A torrid opening from the starters and a hot finish by Rodney Hood led the Portland Trail Blazers to a 118-108 victory over the Charlotte Hornets. With the win, the Blazers moved to 5-1 on this remarkably long road trip.
An early 15-point lead hinted at Portland walloping Charlotte for the second time this season. The first matchup between these two teams back in January ended in a 31-point drubbing. This contest would prove to be much closer. Jeremy Lamb couldn’t miss and kept the Hornets within striking distance through much of the first half.
The Blazers began several runs that could’ve put the game away, therefore saving the starters’ energy to finish the road trip strong. Turnovers, bad pick-and-roll defense and questionable shot choices prevented coach Terry Stotts from turning to the reserves late.
Buoyed by Rodney Hood’s strong play, the Blazers closed out the Hornets in the second half. He missed his only shot in the first half, an open three-pointer. In the second half, he went 9-13 from the field, including three triples for 27 points. When the Blazers failed to create an uncontested look, he came to rescue. Stotts left Hood in with the starters and his hot hand created space for Jusuf Nurkic to put the game on ice.
Mt. Hood Erupted
Through the first five games of the current road trip, Hood scored a combined 16 points on 7-32 shooting. This morning, he scored 27 points on 9-14 shooting, with all the points coming in the second half.
Hood missed his first two attempts, both from beyond the arc. To get his touch back, he backed down smaller defenders like Tony Parker and Kemba Walker into the post for shooter-friendly turnaround jumpers. His confidence grew from there and escalated to a three-point conversion from the logo.
After torching the nets, the Hornets stayed glued to Hood on the perimeter and the starters returned to the game. Damian Lillard and Nurkic operated in the extra space effectively. The Bosnian Beast dominated the paint against Frank Kaminsky to give Portland the final baskets that put the game away.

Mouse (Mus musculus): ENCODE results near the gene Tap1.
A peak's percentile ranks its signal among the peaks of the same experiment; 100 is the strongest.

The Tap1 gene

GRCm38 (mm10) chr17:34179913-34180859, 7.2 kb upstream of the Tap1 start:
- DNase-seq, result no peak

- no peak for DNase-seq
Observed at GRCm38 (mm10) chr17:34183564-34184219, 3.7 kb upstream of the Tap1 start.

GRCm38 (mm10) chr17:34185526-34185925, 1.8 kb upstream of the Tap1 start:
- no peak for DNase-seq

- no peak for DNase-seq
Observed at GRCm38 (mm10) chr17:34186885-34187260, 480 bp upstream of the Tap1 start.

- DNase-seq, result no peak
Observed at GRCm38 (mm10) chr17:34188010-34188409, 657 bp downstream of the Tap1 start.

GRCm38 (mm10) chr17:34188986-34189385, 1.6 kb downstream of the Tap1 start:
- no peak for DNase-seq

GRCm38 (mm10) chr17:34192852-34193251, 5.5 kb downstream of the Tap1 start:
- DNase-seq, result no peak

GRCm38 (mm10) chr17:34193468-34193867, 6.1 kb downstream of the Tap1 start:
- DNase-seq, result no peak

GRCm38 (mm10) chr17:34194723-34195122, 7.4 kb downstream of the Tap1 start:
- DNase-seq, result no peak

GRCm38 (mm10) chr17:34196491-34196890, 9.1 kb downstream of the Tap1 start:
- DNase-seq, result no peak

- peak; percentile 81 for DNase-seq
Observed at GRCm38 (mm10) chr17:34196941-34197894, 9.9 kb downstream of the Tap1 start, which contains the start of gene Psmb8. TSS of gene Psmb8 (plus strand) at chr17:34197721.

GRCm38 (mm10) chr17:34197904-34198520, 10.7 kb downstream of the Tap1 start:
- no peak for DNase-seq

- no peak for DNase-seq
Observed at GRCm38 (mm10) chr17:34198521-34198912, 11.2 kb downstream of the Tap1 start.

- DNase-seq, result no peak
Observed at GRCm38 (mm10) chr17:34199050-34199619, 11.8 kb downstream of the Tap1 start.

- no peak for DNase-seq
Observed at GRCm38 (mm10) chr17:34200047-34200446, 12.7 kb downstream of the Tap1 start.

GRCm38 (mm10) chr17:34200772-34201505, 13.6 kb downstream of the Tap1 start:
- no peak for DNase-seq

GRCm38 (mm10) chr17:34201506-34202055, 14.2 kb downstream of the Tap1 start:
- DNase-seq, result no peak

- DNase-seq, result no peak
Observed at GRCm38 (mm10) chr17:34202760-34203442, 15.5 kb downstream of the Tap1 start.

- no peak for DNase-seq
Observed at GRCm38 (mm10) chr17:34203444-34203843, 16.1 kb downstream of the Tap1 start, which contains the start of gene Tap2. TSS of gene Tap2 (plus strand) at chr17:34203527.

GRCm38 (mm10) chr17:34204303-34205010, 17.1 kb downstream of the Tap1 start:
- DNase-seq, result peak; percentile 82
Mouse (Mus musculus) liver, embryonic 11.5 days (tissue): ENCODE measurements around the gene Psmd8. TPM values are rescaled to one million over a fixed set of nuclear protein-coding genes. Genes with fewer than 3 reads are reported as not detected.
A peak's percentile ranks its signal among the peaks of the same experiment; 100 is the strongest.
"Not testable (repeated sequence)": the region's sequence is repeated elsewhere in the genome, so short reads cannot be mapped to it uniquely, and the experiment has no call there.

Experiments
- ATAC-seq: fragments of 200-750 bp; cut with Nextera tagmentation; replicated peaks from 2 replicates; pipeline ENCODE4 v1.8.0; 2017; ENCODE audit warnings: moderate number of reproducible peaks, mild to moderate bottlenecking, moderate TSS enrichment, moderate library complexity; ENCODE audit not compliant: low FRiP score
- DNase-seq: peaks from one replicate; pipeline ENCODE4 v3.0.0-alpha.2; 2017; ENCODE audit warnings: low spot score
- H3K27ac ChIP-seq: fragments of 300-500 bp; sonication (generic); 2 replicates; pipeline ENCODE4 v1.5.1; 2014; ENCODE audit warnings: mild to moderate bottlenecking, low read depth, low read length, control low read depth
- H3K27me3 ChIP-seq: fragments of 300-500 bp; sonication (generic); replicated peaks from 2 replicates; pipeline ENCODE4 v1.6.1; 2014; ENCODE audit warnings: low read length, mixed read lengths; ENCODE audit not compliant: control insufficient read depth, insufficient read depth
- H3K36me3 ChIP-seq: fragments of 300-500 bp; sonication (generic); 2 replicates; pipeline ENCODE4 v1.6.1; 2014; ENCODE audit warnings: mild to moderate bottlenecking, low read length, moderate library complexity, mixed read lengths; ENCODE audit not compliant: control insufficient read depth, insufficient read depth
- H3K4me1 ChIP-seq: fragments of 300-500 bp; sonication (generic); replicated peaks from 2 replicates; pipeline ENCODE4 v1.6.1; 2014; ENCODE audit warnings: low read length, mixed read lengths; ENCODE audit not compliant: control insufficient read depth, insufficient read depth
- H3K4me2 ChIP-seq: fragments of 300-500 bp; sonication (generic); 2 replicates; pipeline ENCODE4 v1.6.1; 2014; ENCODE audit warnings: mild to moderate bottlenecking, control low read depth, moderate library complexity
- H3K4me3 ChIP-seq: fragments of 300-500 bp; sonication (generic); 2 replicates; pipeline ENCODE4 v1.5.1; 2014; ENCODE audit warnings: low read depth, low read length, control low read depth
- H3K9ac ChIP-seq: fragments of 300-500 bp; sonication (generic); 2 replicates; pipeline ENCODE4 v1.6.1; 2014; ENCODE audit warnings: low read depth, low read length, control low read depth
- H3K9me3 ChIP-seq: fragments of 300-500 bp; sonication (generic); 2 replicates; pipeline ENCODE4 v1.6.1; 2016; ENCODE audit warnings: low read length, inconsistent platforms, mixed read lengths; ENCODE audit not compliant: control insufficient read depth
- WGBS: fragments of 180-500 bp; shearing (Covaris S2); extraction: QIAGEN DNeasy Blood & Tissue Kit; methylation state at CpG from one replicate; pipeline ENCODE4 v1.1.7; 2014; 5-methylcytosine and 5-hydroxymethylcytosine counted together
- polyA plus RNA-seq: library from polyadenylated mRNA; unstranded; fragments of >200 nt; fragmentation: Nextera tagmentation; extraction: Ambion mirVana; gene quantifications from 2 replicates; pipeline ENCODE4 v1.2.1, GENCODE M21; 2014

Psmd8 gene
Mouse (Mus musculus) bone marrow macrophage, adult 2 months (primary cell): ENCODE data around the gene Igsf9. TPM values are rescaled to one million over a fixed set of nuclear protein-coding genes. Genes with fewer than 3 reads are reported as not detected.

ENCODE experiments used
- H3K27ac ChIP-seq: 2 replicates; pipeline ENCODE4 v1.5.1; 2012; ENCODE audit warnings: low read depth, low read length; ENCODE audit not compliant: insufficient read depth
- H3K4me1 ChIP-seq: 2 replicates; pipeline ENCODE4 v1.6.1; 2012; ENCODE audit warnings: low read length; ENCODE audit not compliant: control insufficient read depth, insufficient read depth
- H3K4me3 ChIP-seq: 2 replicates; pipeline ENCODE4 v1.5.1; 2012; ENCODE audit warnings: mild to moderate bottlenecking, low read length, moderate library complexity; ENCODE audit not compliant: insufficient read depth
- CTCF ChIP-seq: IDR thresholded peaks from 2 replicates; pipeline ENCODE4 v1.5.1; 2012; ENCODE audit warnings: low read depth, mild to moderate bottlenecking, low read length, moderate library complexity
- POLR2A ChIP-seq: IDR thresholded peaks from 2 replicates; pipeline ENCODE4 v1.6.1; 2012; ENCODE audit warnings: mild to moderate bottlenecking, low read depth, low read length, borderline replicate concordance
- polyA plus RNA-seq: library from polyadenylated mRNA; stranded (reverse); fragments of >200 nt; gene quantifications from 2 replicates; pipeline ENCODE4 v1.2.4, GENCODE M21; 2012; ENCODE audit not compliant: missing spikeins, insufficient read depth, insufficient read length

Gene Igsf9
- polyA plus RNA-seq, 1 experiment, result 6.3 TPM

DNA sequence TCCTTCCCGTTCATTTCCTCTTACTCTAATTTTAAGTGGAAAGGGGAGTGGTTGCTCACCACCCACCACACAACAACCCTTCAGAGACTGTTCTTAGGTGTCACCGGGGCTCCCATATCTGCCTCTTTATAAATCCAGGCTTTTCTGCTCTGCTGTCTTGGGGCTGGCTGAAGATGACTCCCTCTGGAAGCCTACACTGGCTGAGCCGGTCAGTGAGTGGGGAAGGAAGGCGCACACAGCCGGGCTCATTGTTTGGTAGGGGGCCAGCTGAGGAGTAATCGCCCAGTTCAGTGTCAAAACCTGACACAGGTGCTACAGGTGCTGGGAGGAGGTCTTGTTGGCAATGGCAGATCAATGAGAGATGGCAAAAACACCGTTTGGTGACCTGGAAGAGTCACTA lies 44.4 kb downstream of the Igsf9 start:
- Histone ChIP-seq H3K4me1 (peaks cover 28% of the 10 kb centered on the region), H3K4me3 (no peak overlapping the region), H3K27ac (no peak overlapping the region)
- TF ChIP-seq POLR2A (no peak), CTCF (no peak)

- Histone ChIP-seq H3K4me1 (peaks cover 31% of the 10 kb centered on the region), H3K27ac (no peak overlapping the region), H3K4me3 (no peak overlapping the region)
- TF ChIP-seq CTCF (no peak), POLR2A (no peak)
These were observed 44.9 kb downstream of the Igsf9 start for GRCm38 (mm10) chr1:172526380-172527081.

After the buzzer sounded, every Blazers player high-fived or acknowledged Hood. Nurk grabbed a cup of water and dumped it on the new signing during his post-game interview. Hood’s eruption will hopefully propel him toward consistency on the offensive end, something Portland needs off the bench.
Three players displayed noteworthy defense today: Seth Curry, Moe Harkless and Jusuf Nurkic.
Curry defended Parker in his initial stint during the second quarter. He stuck with Parker, who’s a master screen navigator and nifty ball handler. He challenged jumpers without biting on pump fakes and eliminated the threat of the pick-and-roll by fighting over every screen. Despite being held in check early, Parker did find success in the second half.
Harkless recorded two steals and extended his streak of two or more steals to five straight games. He preys on opponents driving by him. Harkless routinely dislodges the ball from passing dribblers to kickstart transition opportunities for the Blazers.
Nurkic and Lillard switched on most Walker-Zeller pick-and-roll sets. Walker is an impressive open-floor shot creator, but the Bosnian Beast contested every shot, even the the former UCONN standout’s trademark step-back move. He nimbly recovered on Walker’s perimeter moves and prevented easy baskets at the rim. Walker scored 18 points on 5-21 shooting, each significantly below his season averages.
CJ McCollum’s Hot Streak Ends
In the 14 games prior to this morning, McCollum hit seven three-pointers on five separate occasions, all of which tie his career high. Like after his last 35-point outing, McCollum once again struggled from the field.
He made two of his first three triples and ignited the Blazers’ first-quarter run, but then missed ten straight and failed to score again. McCollum played 34 minutes and scored six points on 2-13 shooting—tying his lowest mark this year.
The eye test indicates there was not a difference in McCollum’s shot choice or form. His usual wrap-around the screen and shoot a falling-forward midrange jumper simply didn’t connect on Sunday. Neither did his floaters.
Bad Shot Choices
Lillard and McCollum like their midrange jumpers, especially along the baseline. While midrange shots are fading in today’s NBA, the Blazer guards shoot them well and often see enough room to get the shot off without a hand in their face.
On Sunday, however, each guard attempted shots early in the shot clock without making a single pass. The screen didn’t create its usual room, so opponents easily contested their attempts. These wasted possessions allowed Charlotte to crawl back in the game in the third quarter. If Portland continued to build its lead, the starters might’ve been able to rest and save energy in preparation for the final game of the road trip.
The Blazers are a deep team—Lillard and McCollum don’t need to play hero ball as often. The no-pass possessions and contested midrange shots should not occur so frequently.
The Blazers return to action on Tuesday with a trip to Memphis to face the Grizzlies.